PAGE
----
Summary of akvarellen 1-2017

Tania Goryushina
by Håkan Bull

From her native Ukraine Tania Goryushina had an art education (ceramics and graphic design & illustration) when she moved to Sweden in 2009 for her master’s degree at Umeå Art College. Due to communication problems and cultural differences she experienced a frustrating period where even the perceptions of whether a piece of art was of high quality or not differed from what she had been taught. Tania Goryushina felt that she had to combine her technical skills with the Swedish manner of working with art projects instead of merely painting single pictures. For her first major project My Sweden she painted life-size watercolour portraits of some of her classmates. The idea was to get to know the person portrayed during the 3-4 hours of a sitting. To spend this much time and effort was also a way of showing respect and commitment to her new life and new friends. The stress of dealing with the immigration authorities in order to be able to stay in Sweden resulted in the series Mona Dara, named after the person who handled her case at the migration office. These watercolours are strict in their limited abstract geometrical forms as opposed to the transparent and flowing manner of her portraits. She is now happily settled in Sweden, but also occasionally works for Ukranian customers. Her latest works include animal portraits, illustrations of children’s books and various design and art projects.

 

Dan Wirén
by Jacqueline Stare

Working as a graphic and watercolour artist Dan Wirén has just participated in an exhibition at the Art Academy in Stockholm together with Eva Lindström and Christine Ödlund. The three of them shared an award for their exceptional talents in watercolour art. The motivation praised Dan Wirén for seeking out simplicity and using reduction and concentration as a means to describe complicated connections. His ink paintings derive from his own experiences, perhaps as sensitive signs and forms. Sometimes they can be humorous or even caricatures. His interest of ink comes from working with graphic art in black and sepia. He likes the fact that ink is made up of soot from burnt coal, perishable yet able to last for hundreds of years when kept under the right conditions. It is one of the oldest art materials in many cultures. Since his studies at the Royal Art High School he has also studied calligraphy and ink painting in China to be able to use the ancient Chinese techniques to create his own challenging and compelling art of personal signs and symbols.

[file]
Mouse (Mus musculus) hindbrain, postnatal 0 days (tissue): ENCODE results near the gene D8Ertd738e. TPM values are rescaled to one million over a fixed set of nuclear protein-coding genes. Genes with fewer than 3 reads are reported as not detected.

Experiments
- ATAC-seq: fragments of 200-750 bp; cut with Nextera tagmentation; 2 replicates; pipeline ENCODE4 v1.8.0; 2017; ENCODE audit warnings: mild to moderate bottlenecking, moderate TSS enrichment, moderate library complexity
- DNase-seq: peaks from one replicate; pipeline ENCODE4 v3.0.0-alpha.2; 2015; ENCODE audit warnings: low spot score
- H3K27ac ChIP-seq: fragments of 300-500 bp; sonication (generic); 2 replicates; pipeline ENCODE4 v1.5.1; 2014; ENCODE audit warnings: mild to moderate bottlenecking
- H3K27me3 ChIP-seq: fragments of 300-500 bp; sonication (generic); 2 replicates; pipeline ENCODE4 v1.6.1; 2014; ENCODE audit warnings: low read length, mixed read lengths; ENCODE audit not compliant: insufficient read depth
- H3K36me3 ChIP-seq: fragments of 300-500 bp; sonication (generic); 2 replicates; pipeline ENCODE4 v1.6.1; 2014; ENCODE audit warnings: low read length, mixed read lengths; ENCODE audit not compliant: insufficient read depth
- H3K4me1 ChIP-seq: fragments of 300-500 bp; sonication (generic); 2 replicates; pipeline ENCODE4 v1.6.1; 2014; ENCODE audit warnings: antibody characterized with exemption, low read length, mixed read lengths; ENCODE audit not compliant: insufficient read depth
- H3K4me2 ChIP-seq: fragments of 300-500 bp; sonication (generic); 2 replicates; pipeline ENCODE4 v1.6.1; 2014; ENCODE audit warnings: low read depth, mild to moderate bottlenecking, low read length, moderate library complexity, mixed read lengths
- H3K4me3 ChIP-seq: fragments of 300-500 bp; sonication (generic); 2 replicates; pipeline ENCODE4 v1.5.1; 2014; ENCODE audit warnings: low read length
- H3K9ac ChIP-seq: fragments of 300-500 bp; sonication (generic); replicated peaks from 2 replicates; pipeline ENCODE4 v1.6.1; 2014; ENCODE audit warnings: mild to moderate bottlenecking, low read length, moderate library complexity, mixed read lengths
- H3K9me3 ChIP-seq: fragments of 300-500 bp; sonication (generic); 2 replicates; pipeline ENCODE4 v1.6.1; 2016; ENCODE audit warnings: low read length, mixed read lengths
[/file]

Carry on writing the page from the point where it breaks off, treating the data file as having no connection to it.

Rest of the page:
Boris Culjat
by Kelly Lindblom

Boris Culjat is born in Croatia, brought up in Canada and has lived and worked in Sweden for most of his life. He completed studies as an architect in Canada and gained a scholarship that brought him to Sweden in 1966 where he met his Swedish wife. Boris Culjat specialized in climate and environmental architecture and at one time he had his own company, but now his main occupation is as an artist. His education included art study, watercolour and drawing classes and life paintings so he would not call himself self-taught even though he did not attend art school. Some years ago he was accepted to the juried watercolour show at Väsby. He was awarded a prize, was asked to be a member of the jury the following year and was offered a solo exhibition there. All his works are centred around 3 themes: Humans, nature, architecture. Sometimes he also adds pencil drawing in his watercolours, maybe due to his architectural background, he says. He will make collages or combine oil paint and black-and-white photos or make use of other kinds of media - even digitally, elaborating on works that have been scanned and printed. For him it is the message that is essential - not the technique. Enjoy his upcoming solo exhibition at Edsvik Konsthall in Sollentuna (spring 2017).

 

So we remember - An exhibition by Chen Xi
by Peter Vilhelm Nielsen

The exhibition So we remember held at the University Museum and Art Gallery of the University of Hong Kong in 2016 expresses the huge changes that the Chinese artist Chen Xi has experienced in her life and the unease that she feels about the fast changes taking place at present. The exhibition gives different examples of some iconic Chinese events where TV has had a key role. Every example is illustrated by an oil painting and a watercolour work side by side. By presenting the paintings within the TV’s glass, they become screen-shots linked to a specific moment in time and space as well as to the living room setting, where the news would have been seen. The watercolour is partly a study of details and colour for the oil painting but it is also a way of expressing thoughts and moods using Chinese ink, watercolor, pencil, and sometimes even oil paint. Chen Xi has a long habit of working with watercolour and apart from being a contemporary piece of art, the watercolour also expresses a Chinese tradition. The watercolours were made to prepare the theme, to confirm the preliminary ideas and to study the emotional side of the situation. She finds that these watercolours may contain some unfinished phases and are therefore open for more directions.

 

Summary by Marianne Gross